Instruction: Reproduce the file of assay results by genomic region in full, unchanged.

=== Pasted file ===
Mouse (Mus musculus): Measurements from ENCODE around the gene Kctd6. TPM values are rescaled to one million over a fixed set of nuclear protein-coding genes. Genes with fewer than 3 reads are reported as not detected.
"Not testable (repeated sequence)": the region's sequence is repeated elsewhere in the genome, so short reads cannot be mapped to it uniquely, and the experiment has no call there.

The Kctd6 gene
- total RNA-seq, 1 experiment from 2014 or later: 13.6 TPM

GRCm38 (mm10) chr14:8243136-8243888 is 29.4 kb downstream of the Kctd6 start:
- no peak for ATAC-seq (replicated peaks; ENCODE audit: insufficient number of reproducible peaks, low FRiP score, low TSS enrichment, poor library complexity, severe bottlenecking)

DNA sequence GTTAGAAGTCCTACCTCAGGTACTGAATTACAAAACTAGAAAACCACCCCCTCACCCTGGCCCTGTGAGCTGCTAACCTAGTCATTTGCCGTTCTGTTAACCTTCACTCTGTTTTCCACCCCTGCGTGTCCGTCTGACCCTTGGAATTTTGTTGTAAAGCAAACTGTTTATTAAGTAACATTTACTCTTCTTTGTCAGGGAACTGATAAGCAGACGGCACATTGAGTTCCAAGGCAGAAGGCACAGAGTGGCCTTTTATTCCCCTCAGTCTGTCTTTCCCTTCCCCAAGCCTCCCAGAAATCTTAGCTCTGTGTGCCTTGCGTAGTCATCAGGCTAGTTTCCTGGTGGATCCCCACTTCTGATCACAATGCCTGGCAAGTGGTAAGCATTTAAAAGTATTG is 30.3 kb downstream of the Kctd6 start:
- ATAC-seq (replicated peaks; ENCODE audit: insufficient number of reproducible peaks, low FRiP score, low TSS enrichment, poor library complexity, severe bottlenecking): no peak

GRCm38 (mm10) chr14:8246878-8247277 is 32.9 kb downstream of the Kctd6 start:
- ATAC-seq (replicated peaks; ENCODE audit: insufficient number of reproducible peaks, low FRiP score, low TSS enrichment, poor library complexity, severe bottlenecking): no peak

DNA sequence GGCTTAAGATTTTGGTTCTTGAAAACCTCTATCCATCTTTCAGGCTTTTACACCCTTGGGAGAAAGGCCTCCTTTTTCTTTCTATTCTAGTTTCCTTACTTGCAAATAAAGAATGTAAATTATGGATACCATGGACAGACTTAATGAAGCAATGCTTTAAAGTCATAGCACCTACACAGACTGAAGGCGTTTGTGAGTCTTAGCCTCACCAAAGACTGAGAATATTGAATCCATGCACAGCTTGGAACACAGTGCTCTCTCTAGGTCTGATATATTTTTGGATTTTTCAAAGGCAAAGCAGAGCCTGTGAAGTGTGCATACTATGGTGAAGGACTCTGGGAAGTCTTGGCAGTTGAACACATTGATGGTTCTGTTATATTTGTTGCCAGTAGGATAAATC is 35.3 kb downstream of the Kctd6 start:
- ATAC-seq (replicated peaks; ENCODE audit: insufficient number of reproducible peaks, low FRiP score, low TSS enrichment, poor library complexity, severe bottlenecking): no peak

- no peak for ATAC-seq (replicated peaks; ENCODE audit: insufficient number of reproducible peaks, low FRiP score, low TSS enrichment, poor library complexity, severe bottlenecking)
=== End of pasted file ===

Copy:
Mouse (Mus musculus): Measurements from ENCODE around the gene Kctd6. TPM values are rescaled to one million over a fixed set of nuclear protein-coding genes. Genes with fewer than 3 reads are reported as not detected.
"Not testable (repeated sequence)": the region's sequence is repeated elsewhere in the genome, so short reads cannot be mapped to it uniquely, and the experiment has no call there.

The Kctd6 gene
- total RNA-seq, 1 experiment from 2014 or later: 13.6 TPM

GRCm38 (mm10) chr14:8243136-8243888 is 29.4 kb downstream of the Kctd6 start:
- no peak for ATAC-seq (replicated peaks; ENCODE audit: insufficient number of reproducible peaks, low FRiP score, low TSS enrichment, poor library complexity, severe bottlenecking)

DNA sequence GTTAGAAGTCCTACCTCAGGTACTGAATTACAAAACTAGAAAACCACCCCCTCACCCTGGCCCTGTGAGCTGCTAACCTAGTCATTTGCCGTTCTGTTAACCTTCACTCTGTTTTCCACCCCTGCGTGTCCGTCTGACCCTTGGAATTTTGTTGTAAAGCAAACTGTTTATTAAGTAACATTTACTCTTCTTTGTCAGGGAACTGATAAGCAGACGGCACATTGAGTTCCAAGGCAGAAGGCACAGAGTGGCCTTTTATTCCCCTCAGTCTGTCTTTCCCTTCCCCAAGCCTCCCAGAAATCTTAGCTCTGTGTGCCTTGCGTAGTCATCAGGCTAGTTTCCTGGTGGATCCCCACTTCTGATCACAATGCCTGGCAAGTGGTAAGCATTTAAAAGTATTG is 30.3 kb downstream of the Kctd6 start:
- ATAC-seq (replicated peaks; ENCODE audit: insufficient number of reproducible peaks, low FRiP score, low TSS enrichment, poor library complexity, severe bottlenecking): no peak

GRCm38 (mm10) chr14:8246878-8247277 is 32.9 kb downstream of the Kctd6 start:
- ATAC-seq (replicated peaks; ENCODE audit: insufficient number of reproducible peaks, low FRiP score, low TSS enrichment, poor library complexity, severe bottlenecking): no peak

DNA sequence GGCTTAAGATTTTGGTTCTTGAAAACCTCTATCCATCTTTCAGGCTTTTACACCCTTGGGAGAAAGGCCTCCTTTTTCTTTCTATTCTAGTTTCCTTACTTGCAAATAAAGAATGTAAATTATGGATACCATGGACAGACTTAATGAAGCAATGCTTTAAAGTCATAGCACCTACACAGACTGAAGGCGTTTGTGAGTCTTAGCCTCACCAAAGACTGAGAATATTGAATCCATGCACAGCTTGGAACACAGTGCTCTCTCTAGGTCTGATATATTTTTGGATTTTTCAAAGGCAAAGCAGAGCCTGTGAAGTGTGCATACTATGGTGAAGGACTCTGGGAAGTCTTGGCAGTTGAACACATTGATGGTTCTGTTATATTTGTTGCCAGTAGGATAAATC is 35.3 kb downstream of the Kctd6 start:
- ATAC-seq (replicated peaks; ENCODE audit: insufficient number of reproducible peaks, low FRiP score, low TSS enrichment, poor library complexity, severe bottlenecking): no peak

- no peak for ATAC-seq (replicated peaks; ENCODE audit: insufficient number of reproducible peaks, low FRiP score, low TSS enrichment, poor library complexity, severe bottlenecking)